|Main Page -> Maps -> Sebastian Munster - Egypt|
A higher resolution scan of the map. - 750670 bytes
|Map Name||English/Modern/Actual Name||Notes|
|Pyramides||Giza (?)||I find this the most interesting part of the entire map. The pyramids are drawn as "blocks" rather than the actual pyramid shape. Because of the number and location I suspect that they are meant to be those of Giza.|
|Memphis uulgo Meffer||Memphis|
|Arfino||Arsinoe||Near modern Al-Fayyum this was closer to Moeridis Lacus (Lake Moeris) and Crocodiloyuauitas (Crocodilopolis (spelling in the print is somewhat unclear)) that were on the west side of the Nile, rather than on the Red Sea as seen in the print. Here a shrine was built to the crocodile god Sebek (Sobek and Suchus are amongst the many spellings).|
|AEGYPTVS||Egypt||A variation on the Greek name for Egypt|
|Cairum||Cairo||At the time of this printing Cairo was one of the largest cities in the world.|
|Heliopol||?||This could possibly be Heliopolis, but would be off by nearly 200 miles.|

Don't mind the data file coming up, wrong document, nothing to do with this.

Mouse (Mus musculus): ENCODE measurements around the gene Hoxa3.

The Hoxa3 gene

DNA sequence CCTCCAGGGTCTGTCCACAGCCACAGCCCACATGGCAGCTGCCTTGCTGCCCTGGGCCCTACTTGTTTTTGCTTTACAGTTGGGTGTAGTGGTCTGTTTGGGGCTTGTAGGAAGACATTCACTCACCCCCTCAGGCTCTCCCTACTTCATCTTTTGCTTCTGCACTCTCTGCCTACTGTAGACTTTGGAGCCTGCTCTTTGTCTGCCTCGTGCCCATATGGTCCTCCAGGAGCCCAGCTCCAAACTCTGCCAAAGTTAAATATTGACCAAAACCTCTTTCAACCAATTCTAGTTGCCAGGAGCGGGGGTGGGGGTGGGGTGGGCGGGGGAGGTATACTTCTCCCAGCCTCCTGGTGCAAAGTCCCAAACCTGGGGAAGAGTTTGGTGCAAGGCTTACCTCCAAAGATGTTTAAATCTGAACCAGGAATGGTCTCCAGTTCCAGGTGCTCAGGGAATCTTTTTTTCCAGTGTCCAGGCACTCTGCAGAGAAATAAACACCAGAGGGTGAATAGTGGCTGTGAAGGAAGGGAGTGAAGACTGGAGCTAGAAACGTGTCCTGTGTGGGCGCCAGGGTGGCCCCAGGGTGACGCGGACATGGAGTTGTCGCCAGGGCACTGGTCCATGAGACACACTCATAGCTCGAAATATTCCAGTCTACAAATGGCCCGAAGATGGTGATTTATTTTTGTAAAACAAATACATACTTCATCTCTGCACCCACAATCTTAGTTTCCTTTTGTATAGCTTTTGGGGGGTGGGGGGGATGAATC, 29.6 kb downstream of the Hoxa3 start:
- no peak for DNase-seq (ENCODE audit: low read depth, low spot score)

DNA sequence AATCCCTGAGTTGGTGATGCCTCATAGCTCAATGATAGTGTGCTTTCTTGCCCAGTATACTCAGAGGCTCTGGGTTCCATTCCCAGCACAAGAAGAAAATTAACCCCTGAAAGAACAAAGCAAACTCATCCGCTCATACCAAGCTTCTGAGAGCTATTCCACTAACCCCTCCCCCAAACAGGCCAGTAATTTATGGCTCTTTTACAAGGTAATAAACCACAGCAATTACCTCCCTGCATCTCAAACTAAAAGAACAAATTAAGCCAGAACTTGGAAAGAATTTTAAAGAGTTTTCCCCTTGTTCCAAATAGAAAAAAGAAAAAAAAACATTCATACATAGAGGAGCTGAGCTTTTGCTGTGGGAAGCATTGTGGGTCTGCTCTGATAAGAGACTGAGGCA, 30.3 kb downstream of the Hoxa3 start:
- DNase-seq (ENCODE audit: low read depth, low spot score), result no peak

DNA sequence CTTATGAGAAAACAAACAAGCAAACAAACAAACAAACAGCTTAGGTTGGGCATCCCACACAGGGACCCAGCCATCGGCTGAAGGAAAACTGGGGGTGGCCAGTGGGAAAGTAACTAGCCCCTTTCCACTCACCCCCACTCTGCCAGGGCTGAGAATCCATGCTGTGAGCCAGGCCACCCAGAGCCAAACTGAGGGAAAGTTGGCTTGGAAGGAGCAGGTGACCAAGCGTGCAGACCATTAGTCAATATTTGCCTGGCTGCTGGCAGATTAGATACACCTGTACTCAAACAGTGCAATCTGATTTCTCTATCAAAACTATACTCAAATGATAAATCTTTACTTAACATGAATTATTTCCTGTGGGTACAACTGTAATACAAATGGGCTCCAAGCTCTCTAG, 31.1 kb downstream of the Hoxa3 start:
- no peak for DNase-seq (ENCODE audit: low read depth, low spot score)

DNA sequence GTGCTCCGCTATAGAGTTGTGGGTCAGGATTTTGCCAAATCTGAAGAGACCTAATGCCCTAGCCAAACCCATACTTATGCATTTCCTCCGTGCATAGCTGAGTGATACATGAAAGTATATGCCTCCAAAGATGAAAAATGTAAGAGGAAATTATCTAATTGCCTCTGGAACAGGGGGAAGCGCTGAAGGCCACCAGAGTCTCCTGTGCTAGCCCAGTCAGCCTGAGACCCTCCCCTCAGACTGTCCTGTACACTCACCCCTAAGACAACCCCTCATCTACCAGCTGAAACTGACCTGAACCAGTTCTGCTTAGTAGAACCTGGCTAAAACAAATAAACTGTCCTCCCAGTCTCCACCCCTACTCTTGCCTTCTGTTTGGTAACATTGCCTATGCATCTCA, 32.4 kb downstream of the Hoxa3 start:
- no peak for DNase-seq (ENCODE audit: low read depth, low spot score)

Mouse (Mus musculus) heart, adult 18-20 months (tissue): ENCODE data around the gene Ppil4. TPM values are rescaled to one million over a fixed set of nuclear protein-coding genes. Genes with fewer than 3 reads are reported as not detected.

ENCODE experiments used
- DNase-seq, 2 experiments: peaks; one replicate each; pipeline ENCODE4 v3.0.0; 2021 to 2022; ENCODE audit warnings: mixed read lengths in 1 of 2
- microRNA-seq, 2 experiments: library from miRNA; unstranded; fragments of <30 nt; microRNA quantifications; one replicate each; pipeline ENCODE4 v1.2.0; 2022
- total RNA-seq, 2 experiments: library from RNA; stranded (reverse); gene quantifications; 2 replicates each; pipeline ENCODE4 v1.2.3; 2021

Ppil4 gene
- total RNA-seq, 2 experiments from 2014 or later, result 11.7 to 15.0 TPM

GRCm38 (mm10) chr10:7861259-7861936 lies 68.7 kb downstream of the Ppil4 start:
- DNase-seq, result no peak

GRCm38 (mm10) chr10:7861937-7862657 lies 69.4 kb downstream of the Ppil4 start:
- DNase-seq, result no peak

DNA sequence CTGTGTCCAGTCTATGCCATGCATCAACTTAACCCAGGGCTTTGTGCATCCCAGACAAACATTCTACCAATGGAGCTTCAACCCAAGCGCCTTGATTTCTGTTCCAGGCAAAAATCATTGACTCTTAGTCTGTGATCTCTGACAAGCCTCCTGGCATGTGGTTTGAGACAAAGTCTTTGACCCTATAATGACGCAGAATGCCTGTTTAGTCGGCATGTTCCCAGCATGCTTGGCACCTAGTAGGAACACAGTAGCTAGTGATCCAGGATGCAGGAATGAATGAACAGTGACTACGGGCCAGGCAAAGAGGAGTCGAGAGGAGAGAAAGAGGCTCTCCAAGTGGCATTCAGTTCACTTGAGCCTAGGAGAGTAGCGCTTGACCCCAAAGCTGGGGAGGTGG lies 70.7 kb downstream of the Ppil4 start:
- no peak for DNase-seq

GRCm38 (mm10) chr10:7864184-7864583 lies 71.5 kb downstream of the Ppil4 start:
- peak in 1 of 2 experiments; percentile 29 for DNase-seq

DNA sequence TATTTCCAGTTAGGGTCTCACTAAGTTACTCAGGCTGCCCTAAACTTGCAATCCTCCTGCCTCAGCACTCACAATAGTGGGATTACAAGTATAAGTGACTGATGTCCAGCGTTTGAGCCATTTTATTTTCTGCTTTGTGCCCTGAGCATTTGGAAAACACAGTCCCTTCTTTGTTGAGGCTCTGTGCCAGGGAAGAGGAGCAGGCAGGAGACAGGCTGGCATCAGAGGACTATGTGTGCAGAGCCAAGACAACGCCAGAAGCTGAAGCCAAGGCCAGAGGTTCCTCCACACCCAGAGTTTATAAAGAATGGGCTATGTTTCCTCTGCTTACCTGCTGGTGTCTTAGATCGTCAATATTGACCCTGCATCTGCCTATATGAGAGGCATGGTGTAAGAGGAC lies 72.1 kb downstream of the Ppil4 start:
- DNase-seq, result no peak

|Thebe||Thebes||(If this is actually Thebes) This is off significantly as it would be over 400 miles south at Luxor.|
Sebastian Münster (1489 - 1552) was a German mathematician and linguist at the University of Heidelberg, and from 1529, at the University of Basle. He is known primarily for two works, Cosmographia and (an edition of Ptolemy's) Geographia.
The Cosmographia was first published in 1544 consisting mainly of woodcut prints. It would be re-issued in multiple languages and versions for nearly a century by his step-son Henri Petri (last Petri version was in 1628). Many of the later versions substituted copper-plate engravings for the earlier woodcuts.
Many of the woodcuts and engravings from these works are commonly attributed to Münster although a significant number were by others who contributed throughout the various versions.